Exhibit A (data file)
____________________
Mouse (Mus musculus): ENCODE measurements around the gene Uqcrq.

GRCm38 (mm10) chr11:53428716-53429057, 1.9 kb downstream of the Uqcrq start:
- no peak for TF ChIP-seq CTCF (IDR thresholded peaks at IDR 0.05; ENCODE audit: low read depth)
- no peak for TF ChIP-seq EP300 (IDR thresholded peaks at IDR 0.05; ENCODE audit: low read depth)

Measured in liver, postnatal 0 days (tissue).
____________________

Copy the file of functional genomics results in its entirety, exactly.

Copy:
Mouse (Mus musculus): ENCODE measurements around the gene Uqcrq.

GRCm38 (mm10) chr11:53428716-53429057, 1.9 kb downstream of the Uqcrq start:
- no peak for TF ChIP-seq CTCF (IDR thresholded peaks at IDR 0.05; ENCODE audit: low read depth)
- no peak for TF ChIP-seq EP300 (IDR thresholded peaks at IDR 0.05; ENCODE audit: low read depth)

Measured in liver, postnatal 0 days (tissue).